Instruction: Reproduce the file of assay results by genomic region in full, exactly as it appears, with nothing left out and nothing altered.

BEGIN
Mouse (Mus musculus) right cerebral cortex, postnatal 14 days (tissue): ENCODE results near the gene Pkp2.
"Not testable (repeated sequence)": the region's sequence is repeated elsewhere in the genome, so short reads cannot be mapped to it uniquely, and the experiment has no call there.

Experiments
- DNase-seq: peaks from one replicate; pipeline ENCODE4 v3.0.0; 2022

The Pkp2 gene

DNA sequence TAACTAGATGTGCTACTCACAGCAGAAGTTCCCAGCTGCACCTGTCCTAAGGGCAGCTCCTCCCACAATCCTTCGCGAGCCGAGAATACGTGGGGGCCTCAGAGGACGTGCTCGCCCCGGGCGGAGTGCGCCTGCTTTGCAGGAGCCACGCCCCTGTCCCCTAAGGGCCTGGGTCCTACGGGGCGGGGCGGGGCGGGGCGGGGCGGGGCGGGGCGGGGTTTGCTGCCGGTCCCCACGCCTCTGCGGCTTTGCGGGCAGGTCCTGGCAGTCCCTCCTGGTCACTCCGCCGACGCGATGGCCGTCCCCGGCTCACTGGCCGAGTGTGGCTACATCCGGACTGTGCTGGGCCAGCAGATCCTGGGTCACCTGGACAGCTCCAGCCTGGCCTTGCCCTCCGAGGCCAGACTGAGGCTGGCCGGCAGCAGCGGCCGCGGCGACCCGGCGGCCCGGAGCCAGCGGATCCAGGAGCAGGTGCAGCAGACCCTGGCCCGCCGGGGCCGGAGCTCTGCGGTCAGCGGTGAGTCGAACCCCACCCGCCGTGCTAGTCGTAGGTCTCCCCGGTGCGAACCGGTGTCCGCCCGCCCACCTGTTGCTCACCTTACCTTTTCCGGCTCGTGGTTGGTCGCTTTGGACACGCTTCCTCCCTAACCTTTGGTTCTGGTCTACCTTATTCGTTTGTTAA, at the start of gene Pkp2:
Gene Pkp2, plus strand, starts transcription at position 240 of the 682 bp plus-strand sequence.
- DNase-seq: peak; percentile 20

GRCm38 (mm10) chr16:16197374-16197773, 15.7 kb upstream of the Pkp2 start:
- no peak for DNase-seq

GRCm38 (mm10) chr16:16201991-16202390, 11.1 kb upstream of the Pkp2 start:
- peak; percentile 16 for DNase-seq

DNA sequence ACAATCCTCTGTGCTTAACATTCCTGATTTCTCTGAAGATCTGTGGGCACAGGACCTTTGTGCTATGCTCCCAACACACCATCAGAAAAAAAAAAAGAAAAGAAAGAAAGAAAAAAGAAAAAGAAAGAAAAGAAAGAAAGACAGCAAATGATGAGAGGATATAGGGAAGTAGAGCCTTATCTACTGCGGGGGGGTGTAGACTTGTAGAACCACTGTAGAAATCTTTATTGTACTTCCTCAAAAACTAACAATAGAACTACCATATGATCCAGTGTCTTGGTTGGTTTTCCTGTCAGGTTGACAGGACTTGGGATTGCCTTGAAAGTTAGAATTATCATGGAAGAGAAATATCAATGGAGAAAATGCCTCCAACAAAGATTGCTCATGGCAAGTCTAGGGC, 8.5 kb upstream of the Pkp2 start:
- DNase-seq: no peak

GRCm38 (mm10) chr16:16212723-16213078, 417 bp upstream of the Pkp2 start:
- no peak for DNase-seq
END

Mouse (Mus musculus) right cerebral cortex, postnatal 14 days (tissue): ENCODE results near the gene Pkp2.
"Not testable (repeated sequence)": the region's sequence is repeated elsewhere in the genome, so short reads cannot be mapped to it uniquely, and the experiment has no call there.

Experiments
- DNase-seq: peaks from one replicate; pipeline ENCODE4 v3.0.0; 2022

The Pkp2 gene

DNA sequence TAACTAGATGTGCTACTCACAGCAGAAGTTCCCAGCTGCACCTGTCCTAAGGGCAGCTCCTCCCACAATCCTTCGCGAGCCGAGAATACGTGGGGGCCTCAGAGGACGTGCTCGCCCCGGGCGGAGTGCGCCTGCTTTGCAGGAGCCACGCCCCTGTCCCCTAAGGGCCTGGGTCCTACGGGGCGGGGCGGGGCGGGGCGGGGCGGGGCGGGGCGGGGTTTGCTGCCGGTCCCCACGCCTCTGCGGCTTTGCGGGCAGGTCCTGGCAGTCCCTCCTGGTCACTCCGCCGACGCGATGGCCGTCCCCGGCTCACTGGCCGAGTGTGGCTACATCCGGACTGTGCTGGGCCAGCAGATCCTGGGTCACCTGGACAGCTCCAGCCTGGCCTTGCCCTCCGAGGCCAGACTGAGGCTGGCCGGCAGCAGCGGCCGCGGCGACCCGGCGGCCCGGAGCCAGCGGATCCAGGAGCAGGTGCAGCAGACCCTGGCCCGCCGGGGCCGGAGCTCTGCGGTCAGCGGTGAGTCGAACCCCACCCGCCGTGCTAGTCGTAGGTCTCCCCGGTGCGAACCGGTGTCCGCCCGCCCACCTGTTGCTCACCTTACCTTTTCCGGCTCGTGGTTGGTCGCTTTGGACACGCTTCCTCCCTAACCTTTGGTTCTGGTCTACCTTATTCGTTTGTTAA, at the start of gene Pkp2:
Gene Pkp2, plus strand, starts transcription at position 240 of the 682 bp plus-strand sequence.
- DNase-seq: peak; percentile 20

GRCm38 (mm10) chr16:16197374-16197773, 15.7 kb upstream of the Pkp2 start:
- no peak for DNase-seq

GRCm38 (mm10) chr16:16201991-16202390, 11.1 kb upstream of the Pkp2 start:
- peak; percentile 16 for DNase-seq

DNA sequence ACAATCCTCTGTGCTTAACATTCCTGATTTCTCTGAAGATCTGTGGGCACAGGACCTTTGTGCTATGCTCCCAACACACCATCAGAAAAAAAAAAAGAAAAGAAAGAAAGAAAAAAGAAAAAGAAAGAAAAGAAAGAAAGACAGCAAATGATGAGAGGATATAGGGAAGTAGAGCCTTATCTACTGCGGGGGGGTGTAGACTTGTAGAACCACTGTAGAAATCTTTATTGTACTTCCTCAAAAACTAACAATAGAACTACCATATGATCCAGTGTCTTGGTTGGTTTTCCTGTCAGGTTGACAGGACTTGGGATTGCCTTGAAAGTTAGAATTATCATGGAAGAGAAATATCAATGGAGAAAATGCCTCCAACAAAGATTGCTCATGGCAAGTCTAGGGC, 8.5 kb upstream of the Pkp2 start:
- DNase-seq: no peak

GRCm38 (mm10) chr16:16212723-16213078, 417 bp upstream of the Pkp2 start:
- no peak for DNase-seq